Thursday, February 18, 2010

A Chat with Weston Hurt

Weston Hurt returns to Seattle Opera this month as Ford in Verdi's Falstaff after making his company debut in October as Germont in La Traviata. I caught up with Weston to see how he's preparing for his role debut as Ford.

Why do you enjoy the role of Ford?
Ford has one of the greatest arias written for the baritone voice. It’s an absolute thrill to have the opportunity to debut this role in Seattle. In addition to the music that Verdi gave him, his ability to always believe that he has the upper hand in the situation—when in reality he never does—makes for a very challenging, but enjoyable role.

How do you make it your own?
As with any role, I try to find how the character and the piece speak to me as an actor. Dramatically, you must simply know who the heck your character is. Once you can answer the “who, what, and how?” questions, the rest seems to fall in place. Vocally, you must know and understand the traditions, but at the same time give 100% of yourself to the process.

What sort of character-work do you do to supplement the musical preparations?
Because this is my first production of Falstaff, I watched many of the great productions on DVD, listened to historic recordings, and reviewed my Shakespeare. :)

This is a much different role than Germont in La Traviata, the role in which Seattle audiences last saw you. Do you prepare differently for a comedic role versus a serious role?
The interesting thing about Ford is that he doesn't realize that he is funny. I'm not so sure that he really is a comedic character. He spends most of the time angry at Falstaff, jealous of his wife Alice, or plotting with his team of Bardolph, Caius, and Pistol.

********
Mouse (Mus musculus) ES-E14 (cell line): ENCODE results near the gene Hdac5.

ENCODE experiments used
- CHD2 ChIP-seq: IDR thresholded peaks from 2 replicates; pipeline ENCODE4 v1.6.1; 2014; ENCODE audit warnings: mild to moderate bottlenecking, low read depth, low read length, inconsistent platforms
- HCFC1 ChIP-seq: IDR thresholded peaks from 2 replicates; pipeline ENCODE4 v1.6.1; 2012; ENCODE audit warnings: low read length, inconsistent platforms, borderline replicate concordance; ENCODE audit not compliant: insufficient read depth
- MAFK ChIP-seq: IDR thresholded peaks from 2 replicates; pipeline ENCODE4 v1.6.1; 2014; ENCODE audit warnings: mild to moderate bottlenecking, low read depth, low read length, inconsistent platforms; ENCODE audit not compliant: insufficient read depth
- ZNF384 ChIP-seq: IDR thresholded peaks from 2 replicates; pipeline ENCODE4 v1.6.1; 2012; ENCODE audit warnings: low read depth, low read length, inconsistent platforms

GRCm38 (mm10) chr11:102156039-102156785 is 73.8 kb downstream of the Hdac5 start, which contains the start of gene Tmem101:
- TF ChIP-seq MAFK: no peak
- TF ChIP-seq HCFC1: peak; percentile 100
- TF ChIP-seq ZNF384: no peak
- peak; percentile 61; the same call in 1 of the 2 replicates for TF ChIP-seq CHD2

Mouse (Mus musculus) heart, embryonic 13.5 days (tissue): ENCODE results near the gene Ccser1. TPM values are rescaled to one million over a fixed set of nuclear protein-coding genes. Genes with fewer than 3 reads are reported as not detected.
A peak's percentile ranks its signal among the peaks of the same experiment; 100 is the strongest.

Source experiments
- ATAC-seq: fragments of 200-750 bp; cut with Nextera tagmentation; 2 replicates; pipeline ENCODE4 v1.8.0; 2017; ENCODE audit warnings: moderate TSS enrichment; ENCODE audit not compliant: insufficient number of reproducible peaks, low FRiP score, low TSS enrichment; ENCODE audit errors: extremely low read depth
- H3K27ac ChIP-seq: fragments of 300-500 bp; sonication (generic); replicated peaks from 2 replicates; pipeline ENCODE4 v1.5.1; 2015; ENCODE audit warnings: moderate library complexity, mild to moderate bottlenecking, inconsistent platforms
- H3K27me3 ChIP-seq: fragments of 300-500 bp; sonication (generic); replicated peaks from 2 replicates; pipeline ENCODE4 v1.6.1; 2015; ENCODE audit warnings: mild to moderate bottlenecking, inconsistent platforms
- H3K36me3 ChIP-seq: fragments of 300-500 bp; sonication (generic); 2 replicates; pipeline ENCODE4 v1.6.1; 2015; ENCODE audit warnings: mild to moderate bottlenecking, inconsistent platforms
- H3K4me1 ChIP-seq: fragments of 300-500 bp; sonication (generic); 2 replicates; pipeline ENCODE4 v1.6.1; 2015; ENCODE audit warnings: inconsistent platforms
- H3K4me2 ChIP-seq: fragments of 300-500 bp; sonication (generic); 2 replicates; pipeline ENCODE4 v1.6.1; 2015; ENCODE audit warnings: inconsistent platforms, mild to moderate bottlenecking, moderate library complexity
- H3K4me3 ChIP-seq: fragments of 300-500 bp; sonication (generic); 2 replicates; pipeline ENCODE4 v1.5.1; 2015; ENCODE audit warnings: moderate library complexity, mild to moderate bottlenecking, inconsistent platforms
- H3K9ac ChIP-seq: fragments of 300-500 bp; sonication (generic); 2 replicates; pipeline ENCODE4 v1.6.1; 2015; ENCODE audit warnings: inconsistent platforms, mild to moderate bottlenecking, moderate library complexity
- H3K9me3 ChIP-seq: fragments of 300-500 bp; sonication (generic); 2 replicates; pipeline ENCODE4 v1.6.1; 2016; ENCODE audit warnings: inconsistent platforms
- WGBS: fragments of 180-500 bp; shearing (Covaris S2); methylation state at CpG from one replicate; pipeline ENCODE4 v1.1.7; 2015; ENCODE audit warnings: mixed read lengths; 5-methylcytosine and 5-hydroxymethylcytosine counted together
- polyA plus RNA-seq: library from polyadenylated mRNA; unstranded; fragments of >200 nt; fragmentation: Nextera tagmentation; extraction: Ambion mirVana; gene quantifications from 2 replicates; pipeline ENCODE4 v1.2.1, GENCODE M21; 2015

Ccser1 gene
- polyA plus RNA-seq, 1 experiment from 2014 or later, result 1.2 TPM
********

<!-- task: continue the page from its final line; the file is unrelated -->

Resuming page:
Besides the obvious—the one is funny and one is serious—what are the differences between performing an opera buffa role and an opera seria role?
I find that serious roles are easier to tap into—one usually finds oneself playing the honesty of the situation. I find comedy to be much more challenging. One must never try to be funny or play “funny.” In order to be funny, one must know the honesty of the situation and oftentimes play against it. It’s funny to watch an overly-jealous husband make an ass out of himself... and that’s what I intend to do!

When did you begin singing?
I started singing in my high school choir at the age of 14 on the demands of my mother, who said that I had to take choir as my fine arts credit. Thanks mom. :)

Do you have any pre-performance/opening night rituals?
I enjoy getting to the theater a little early so that I know that everything is in place and where it is supposed to be. I also like walking the set before the audience arrives. I wouldn't go as far to call these things rituals, but they certainly make me feel more comfortable.

This is your second trip to Seattle—how are you enjoying your time here?
I absolutely love the city of Seattle. The views are gorgeous, the beer is delicious, and the food is outstanding! Not to mention this weather we are having—I'm a Texas boy at heart, but I am definitely getting used to the Pacific Northwest.

What’s coming up next for you?
Immediately following my performances here, I am singing the baritone solos in Orff's Carmina Burana with Dallas Symphony Orchestra and then am heading to Toronto for my debut with Canadian Opera Company as Lord Cecil in Donizetti's Maria Stuarda.


  1. I truly enjoyed your performance in La Traviata. It was incredible! You have an amazing voice ... presence. You are truly gifted. Even though I've seen Falstaff before, I may have to see it again now that I know you will be performing. Welcome back to Seattle, Mr. Hurt.